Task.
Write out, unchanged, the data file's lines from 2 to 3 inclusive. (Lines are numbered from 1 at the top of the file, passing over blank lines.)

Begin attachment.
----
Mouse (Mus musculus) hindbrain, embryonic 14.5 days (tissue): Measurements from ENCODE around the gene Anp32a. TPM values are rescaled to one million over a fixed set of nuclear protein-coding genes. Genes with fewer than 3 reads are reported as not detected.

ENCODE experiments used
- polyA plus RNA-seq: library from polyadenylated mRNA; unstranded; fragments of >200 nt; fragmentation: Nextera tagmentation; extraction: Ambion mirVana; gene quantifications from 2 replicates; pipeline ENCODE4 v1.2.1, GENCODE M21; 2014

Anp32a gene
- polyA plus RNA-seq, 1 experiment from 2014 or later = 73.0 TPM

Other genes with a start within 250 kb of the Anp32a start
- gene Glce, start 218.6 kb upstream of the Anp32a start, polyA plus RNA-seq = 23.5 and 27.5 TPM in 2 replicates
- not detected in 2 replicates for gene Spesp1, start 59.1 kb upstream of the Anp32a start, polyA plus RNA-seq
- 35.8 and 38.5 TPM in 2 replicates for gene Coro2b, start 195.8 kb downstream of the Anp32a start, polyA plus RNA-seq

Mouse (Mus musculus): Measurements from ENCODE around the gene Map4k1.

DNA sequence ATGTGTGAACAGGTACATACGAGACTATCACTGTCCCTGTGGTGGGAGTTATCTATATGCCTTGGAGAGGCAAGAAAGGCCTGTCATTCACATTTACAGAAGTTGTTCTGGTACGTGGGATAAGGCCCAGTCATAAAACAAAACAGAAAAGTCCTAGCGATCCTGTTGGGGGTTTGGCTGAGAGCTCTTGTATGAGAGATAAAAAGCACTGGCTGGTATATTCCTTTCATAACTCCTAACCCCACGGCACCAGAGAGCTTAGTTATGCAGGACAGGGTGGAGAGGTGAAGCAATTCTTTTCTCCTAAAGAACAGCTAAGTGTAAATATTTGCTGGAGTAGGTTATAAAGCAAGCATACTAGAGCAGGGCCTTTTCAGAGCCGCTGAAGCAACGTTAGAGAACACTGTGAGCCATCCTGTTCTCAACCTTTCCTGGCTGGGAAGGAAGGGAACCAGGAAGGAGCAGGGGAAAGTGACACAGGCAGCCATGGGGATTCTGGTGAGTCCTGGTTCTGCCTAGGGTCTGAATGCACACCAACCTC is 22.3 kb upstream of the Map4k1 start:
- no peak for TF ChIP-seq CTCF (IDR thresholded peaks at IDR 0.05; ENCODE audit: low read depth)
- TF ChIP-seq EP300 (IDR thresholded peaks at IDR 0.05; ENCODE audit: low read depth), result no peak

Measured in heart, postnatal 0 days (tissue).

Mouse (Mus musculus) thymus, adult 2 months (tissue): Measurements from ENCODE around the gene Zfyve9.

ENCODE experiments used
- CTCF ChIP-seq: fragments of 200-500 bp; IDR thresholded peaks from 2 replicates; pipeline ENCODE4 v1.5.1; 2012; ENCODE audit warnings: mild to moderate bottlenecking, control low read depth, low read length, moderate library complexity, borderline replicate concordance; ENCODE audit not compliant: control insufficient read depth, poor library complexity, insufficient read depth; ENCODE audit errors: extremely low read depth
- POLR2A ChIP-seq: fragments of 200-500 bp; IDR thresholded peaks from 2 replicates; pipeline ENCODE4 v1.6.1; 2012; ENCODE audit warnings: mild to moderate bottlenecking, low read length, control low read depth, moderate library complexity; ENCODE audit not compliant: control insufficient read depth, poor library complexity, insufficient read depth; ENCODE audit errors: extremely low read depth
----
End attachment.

ENCODE experiments used
- polyA plus RNA-seq: library from polyadenylated mRNA; unstranded; fragments of >200 nt; fragmentation: Nextera tagmentation; extraction: Ambion mirVana; gene quantifications from 2 replicates; pipeline ENCODE4 v1.2.1, GENCODE M21; 2014